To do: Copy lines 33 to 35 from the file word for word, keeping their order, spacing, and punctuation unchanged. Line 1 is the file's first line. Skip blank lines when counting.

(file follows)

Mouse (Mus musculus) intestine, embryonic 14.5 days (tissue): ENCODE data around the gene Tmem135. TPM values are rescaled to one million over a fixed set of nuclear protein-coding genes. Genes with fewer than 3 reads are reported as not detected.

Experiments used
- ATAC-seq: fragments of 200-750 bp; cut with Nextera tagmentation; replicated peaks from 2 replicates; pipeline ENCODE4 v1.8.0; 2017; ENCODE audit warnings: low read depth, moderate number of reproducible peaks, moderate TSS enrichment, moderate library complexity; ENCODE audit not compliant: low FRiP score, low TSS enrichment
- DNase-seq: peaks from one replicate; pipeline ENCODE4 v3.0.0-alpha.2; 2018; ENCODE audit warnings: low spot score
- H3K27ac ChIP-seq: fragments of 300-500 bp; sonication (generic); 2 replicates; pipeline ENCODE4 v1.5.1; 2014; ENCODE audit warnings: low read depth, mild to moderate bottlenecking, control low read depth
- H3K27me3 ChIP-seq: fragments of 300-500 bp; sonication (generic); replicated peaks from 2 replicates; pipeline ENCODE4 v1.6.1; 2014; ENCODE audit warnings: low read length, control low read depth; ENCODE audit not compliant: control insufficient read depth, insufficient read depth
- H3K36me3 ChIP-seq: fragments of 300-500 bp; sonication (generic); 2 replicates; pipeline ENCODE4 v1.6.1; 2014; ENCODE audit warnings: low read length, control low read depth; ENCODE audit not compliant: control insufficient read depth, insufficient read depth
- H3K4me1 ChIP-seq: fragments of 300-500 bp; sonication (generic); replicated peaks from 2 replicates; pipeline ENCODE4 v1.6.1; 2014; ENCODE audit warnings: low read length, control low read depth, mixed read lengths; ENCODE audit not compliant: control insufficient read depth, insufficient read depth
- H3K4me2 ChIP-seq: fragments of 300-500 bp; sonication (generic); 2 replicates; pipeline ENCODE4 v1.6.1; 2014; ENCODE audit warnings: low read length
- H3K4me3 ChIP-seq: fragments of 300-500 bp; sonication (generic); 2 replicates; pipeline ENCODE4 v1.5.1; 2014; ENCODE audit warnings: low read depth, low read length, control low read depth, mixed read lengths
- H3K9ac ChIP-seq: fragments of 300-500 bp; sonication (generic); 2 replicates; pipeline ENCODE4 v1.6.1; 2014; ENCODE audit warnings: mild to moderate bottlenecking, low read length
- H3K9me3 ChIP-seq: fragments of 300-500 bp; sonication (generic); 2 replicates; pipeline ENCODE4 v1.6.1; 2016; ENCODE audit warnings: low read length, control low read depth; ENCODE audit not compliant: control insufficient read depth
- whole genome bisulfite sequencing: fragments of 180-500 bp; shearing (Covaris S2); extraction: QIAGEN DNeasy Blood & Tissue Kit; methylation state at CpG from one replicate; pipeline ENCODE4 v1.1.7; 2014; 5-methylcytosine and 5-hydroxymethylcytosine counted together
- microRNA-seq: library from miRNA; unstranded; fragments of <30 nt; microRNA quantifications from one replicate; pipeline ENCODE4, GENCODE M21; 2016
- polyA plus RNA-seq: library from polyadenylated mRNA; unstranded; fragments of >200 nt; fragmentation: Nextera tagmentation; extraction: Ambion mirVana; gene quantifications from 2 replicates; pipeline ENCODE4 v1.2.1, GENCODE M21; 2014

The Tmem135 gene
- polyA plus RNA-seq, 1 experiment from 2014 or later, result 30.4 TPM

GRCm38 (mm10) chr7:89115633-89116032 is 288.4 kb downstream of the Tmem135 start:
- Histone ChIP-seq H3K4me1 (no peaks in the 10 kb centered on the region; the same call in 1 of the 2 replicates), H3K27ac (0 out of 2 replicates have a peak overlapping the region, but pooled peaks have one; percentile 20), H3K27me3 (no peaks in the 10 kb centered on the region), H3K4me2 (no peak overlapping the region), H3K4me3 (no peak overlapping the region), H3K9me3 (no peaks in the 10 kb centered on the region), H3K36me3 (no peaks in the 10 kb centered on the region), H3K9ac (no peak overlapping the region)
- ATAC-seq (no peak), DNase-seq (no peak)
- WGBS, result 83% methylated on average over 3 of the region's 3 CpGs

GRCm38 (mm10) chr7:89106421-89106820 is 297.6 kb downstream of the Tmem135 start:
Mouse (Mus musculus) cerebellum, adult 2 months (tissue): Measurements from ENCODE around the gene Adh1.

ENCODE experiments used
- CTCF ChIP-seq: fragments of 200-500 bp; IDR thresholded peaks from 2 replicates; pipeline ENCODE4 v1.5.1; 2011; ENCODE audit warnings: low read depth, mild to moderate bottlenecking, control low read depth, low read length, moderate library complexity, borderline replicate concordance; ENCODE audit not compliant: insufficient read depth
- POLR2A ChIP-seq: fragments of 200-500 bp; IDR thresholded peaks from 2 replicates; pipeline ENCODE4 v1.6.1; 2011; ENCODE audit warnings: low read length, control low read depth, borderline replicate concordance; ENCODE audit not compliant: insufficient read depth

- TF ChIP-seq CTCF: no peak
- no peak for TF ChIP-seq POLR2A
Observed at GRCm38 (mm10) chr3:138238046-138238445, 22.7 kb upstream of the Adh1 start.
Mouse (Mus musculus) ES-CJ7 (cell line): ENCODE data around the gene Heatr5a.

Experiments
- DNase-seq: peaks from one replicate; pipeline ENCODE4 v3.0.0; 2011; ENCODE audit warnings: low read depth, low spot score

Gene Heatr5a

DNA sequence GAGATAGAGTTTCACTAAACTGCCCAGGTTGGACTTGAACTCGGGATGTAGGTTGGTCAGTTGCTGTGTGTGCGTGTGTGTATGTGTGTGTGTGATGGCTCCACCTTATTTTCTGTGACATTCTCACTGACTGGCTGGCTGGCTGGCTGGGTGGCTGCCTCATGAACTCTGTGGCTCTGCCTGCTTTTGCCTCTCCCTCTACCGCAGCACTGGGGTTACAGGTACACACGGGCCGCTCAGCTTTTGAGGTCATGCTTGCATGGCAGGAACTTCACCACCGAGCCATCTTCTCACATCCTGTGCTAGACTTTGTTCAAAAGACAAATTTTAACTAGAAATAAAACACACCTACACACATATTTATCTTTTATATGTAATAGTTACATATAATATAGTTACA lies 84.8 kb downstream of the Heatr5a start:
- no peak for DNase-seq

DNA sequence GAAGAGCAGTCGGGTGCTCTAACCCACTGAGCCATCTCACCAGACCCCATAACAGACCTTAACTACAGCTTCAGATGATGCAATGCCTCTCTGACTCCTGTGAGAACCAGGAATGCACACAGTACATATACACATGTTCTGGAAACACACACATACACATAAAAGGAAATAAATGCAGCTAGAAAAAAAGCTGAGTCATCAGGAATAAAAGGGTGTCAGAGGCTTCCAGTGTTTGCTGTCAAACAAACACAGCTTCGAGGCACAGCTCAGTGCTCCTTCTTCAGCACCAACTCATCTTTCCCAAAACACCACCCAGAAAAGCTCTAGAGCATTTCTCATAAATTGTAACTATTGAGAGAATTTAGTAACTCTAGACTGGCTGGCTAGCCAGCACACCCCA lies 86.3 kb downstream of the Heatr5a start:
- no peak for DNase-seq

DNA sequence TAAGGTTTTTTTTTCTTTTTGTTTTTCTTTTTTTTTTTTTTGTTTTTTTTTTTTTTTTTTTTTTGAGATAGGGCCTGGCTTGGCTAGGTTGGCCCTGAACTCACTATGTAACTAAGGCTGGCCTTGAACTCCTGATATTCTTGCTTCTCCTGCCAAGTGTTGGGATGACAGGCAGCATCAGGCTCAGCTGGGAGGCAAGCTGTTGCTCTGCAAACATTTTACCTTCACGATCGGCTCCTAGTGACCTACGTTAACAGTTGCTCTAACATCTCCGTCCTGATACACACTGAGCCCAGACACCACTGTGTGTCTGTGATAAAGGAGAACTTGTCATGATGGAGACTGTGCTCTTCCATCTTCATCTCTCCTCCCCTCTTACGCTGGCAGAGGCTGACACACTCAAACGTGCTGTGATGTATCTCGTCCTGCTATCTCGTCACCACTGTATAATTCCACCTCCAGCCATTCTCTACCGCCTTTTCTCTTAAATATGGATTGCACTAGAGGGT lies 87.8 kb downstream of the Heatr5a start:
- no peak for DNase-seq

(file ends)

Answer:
Gene Heatr5a

DNA sequence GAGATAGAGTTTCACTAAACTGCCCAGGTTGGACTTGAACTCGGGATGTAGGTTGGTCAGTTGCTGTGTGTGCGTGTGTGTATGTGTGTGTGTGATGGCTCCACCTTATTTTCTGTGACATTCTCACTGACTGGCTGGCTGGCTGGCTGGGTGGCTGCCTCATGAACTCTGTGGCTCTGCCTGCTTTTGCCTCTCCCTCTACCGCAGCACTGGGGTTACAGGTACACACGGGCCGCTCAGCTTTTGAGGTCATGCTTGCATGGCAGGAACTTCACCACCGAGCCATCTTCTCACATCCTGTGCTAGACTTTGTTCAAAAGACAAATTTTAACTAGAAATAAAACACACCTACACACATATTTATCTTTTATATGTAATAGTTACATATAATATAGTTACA lies 84.8 kb downstream of the Heatr5a start:
- no peak for DNase-seq